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Am J Ind Med. 2000 May;37(5):501-11.

Wood dust exposure and cancer incidence: a retrospective cohort study of furniture workers in Estonia.

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Department of Epidemiology and Biostatistics, Institute of Experimental and Clinical Medicine, Tallinn, Estonia.



Occupational wood dust exposure is associated with increased risk of sinonasal cancer in men. However, little is known whether it is associated with sinonasal cancer in women or with malignancies of other sites.


In a retrospective cohort study of furniture workers, cancer incidence in 3723 men and 3063 women between 1968 and 1995 was compared to the incidence in the general population of Estonia. Cancer risks were analyzed by employment duration and occupation.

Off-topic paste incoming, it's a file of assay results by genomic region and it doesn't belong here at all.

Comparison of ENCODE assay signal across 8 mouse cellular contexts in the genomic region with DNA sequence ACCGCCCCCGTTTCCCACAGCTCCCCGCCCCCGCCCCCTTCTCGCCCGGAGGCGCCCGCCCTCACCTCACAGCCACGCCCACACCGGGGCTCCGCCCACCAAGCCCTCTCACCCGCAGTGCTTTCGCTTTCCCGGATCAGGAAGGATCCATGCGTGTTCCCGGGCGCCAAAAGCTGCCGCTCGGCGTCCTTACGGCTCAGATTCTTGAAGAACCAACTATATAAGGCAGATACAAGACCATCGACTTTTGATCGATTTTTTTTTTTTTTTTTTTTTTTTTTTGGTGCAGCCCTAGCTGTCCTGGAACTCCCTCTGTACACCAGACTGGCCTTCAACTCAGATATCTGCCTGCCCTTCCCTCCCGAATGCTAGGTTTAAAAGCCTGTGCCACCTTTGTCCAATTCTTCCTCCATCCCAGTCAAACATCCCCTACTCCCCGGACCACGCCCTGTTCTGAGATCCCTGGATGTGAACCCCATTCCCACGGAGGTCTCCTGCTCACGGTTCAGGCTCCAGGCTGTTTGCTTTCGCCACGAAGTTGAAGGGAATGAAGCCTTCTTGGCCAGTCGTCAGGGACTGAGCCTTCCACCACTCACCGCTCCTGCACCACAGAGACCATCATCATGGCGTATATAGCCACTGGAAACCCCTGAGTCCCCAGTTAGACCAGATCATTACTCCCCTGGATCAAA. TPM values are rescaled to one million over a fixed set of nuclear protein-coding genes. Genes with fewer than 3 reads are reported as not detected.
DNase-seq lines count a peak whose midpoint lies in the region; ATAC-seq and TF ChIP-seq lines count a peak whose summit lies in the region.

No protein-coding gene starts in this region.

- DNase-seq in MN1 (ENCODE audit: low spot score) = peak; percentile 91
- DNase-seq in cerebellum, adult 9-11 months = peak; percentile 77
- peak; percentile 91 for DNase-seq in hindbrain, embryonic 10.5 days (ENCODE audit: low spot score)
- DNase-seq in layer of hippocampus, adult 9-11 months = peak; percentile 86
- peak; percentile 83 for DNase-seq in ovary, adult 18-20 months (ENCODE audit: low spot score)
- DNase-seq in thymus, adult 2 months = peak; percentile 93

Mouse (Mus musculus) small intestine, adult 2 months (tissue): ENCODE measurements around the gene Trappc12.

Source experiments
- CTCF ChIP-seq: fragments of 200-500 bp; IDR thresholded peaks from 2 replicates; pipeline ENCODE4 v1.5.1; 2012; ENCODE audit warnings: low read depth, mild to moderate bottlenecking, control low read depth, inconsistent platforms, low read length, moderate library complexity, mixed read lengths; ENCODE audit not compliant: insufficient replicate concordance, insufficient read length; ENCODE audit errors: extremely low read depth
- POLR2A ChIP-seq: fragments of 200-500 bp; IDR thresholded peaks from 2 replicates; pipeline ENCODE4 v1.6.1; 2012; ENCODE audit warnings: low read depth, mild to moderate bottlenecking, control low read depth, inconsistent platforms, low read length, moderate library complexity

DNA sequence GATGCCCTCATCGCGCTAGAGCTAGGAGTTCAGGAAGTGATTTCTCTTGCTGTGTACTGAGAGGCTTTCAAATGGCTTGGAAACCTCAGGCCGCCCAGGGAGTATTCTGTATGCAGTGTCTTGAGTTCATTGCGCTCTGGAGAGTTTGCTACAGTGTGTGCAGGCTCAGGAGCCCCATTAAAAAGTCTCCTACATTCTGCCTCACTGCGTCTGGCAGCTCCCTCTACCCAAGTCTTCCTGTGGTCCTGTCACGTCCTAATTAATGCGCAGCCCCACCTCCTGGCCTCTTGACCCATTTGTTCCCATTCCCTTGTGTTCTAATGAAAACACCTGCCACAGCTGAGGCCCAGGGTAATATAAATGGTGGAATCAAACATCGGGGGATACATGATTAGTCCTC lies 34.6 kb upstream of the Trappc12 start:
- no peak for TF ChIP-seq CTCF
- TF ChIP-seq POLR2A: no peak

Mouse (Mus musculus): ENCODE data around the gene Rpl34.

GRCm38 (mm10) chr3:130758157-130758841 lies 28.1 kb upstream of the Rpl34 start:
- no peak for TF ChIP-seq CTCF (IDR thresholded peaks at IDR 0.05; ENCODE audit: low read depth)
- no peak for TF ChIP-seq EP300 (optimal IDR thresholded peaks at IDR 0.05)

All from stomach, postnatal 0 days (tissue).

The standardized incidence ratio (SIR) for all cancers did not differ significantly from one. Two men and one woman had sinonasal cancer (expected 1.07 and 0.53, respectively). Significantly increased risk of colon cancer was seen in the cohort (SIR 1.65, 95% confidence interval (CI) 1.22-2.17). Subjects employed for 10 years and over had significant excess of colon cancer (SIR 2.29, 95% CI 1.28-3.77) and rectal cancer (SIR 2.10, 95% CI 1.05-3.76) in the analysis by employment duration using exposure with a latency of 20 years. The nonsignificant excess of pharyngeal cancer in men (SIR 1.82) and lung cancer in women (SIR 1.43) was restricted to short-term workers.


This study found an excess of colon and rectal cancer in furniture workers. There was no increase in total cancer risk.

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